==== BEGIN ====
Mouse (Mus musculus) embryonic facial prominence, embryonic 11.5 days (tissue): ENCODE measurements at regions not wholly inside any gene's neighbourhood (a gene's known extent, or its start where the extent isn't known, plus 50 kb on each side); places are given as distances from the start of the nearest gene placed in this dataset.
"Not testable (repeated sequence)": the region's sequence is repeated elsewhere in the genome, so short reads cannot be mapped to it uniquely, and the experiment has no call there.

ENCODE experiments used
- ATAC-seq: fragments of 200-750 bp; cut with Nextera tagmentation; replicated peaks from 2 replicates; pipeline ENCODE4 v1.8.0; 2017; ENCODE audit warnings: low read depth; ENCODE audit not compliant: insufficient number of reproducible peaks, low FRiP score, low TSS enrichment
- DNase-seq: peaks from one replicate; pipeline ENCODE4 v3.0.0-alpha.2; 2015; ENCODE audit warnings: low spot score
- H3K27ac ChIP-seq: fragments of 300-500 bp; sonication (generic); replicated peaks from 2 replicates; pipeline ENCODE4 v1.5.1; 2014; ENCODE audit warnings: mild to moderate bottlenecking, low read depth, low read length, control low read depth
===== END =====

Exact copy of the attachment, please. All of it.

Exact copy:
Mouse (Mus musculus) embryonic facial prominence, embryonic 11.5 days (tissue): ENCODE measurements at regions not wholly inside any gene's neighbourhood (a gene's known extent, or its start where the extent isn't known, plus 50 kb on each side); places are given as distances from the start of the nearest gene placed in this dataset.
"Not testable (repeated sequence)": the region's sequence is repeated elsewhere in the genome, so short reads cannot be mapped to it uniquely, and the experiment has no call there.

ENCODE experiments used
- ATAC-seq: fragments of 200-750 bp; cut with Nextera tagmentation; replicated peaks from 2 replicates; pipeline ENCODE4 v1.8.0; 2017; ENCODE audit warnings: low read depth; ENCODE audit not compliant: insufficient number of reproducible peaks, low FRiP score, low TSS enrichment
- DNase-seq: peaks from one replicate; pipeline ENCODE4 v3.0.0-alpha.2; 2015; ENCODE audit warnings: low spot score
- H3K27ac ChIP-seq: fragments of 300-500 bp; sonication (generic); replicated peaks from 2 replicates; pipeline ENCODE4 v1.5.1; 2014; ENCODE audit warnings: mild to moderate bottlenecking, low read depth, low read length, control low read depth